In 1880 Vincent van Gogh decided to become an Artist. He was 27 years old at that time and had already been employed in a series of professions, as a lay preacher, a schoolmaster and an art dealer, none of which had provided a great success.
When he was starting out as an artist he used to practice by drawing landscapes, townscapes and, above all, drawing after a live model. He lived first in Brussels, then in Etten (with his parents) and from late 1881 in The Hague. It was there that he was given a few lessons by Anton Mauve, his cousin by marriage. His unorthodox relationship with Sien Hoornik, a pregnant, unmarried woman with a young daughter, alienated him from both Mauve and his parents.
In September 1883, Van Gogh broke off his relationship with Sien and went to Drenthe to paint landscapes and scenes depicting farmers at work. Van Gogh stayed less than three months in this remote province in the northeast of the Netherlands. Loneliness and the lack of materials and models drove him back to his parents, who in the meantime had moved to the village of Nuenen in Brabant.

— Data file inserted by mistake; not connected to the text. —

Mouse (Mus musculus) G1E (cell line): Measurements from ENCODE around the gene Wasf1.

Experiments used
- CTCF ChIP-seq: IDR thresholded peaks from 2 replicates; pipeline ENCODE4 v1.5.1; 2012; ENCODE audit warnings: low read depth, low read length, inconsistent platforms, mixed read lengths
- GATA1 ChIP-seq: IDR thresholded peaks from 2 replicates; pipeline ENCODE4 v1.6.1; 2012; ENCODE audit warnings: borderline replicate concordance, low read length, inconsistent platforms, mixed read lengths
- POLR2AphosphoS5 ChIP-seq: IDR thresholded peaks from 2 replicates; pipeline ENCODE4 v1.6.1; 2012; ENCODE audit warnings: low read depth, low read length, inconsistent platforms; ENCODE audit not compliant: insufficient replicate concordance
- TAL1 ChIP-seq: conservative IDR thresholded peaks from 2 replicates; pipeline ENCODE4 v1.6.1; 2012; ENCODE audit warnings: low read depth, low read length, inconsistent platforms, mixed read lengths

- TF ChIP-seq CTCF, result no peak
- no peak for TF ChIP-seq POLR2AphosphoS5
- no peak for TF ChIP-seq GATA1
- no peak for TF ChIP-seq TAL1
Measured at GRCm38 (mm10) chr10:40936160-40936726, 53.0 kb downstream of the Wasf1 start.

In Nuenen, Van Gogh concentrated on depicting weavers behind their looms and farmers at work. Just like his much-admired predecessor Jean-François Millet (1814-1875), the famous French painter of peasant subjects, he wanted to represent the life of these simple, hard-working people. He also depicted the local landscape in his paintings and drawings, rendering it in the dark, somber colors.
In the winter of 1884-1885 Van Gogh painted more than 40 studies of the heads of farmers and farmers' wives, trying to capture their characteristic features. This series was a preparation for his first large figure piece: The Potato Eaters, (April 1885). The artist's intention was to make a very realistic 'peasant painting', without glamorizing their life. In order to show what he was capable of he chose a difficult composition for his figure piece. He had hoped his work would bring him success but instead it yielded only criticism.
In late 1885 Van Gogh went to Antwerp for a few months to take a course on figure painting at the Antwerp Academy of Art. His brother Theo, who had already been working for a number of years as an art dealer in Paris, had been writing him such interesting letters about the latest developments in art in he French capital that Vincent went to see for himself the following spring.